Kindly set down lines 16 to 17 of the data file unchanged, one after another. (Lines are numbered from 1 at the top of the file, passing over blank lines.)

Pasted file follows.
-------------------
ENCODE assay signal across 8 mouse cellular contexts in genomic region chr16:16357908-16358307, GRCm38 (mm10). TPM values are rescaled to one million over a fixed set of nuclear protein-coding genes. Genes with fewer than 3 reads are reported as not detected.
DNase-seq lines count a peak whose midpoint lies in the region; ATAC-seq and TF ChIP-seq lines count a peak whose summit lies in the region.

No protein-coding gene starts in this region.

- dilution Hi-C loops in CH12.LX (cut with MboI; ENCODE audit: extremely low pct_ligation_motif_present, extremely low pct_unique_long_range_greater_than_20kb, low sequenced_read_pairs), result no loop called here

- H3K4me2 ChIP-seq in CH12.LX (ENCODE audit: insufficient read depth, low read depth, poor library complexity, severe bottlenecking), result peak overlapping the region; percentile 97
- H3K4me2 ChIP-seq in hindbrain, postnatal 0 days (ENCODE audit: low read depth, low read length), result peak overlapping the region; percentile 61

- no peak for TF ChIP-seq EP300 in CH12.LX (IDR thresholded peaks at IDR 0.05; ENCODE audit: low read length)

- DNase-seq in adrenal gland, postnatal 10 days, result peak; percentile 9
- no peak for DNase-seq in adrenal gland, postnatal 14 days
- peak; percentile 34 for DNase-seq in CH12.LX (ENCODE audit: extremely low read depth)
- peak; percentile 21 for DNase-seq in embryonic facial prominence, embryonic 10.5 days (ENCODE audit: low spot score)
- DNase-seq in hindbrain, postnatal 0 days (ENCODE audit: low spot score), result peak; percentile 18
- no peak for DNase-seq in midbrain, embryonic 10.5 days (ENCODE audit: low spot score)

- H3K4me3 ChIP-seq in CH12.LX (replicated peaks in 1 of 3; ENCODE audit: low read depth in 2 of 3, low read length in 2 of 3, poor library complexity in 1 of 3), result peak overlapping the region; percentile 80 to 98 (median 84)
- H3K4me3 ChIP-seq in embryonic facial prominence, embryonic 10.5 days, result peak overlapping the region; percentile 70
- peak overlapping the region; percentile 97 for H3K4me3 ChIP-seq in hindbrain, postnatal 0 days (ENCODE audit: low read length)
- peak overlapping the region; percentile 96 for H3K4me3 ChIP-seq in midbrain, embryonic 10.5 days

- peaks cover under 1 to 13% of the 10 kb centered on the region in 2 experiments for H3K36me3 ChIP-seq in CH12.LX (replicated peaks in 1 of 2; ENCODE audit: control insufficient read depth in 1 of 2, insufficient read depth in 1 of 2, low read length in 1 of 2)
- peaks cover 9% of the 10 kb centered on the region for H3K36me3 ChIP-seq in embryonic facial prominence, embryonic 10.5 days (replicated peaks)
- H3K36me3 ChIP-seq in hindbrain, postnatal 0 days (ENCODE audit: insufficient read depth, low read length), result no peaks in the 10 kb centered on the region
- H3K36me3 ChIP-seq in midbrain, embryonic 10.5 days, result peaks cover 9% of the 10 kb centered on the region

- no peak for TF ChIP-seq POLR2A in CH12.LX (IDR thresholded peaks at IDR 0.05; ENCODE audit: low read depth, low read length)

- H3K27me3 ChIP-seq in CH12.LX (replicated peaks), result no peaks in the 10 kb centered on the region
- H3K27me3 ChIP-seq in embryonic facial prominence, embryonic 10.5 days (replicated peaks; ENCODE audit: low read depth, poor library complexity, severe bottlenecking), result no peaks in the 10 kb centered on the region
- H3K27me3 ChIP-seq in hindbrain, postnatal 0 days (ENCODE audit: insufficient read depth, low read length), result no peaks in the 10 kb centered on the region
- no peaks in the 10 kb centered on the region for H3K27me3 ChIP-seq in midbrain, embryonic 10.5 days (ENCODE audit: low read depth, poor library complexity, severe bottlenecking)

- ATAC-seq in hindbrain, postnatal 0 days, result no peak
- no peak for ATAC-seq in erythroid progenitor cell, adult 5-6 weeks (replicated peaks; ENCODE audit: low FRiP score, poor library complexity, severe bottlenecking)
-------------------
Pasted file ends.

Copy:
- peak overlapping the region; percentile 97 for H3K4me3 ChIP-seq in hindbrain, postnatal 0 days (ENCODE audit: low read length)
- peak overlapping the region; percentile 96 for H3K4me3 ChIP-seq in midbrain, embryonic 10.5 days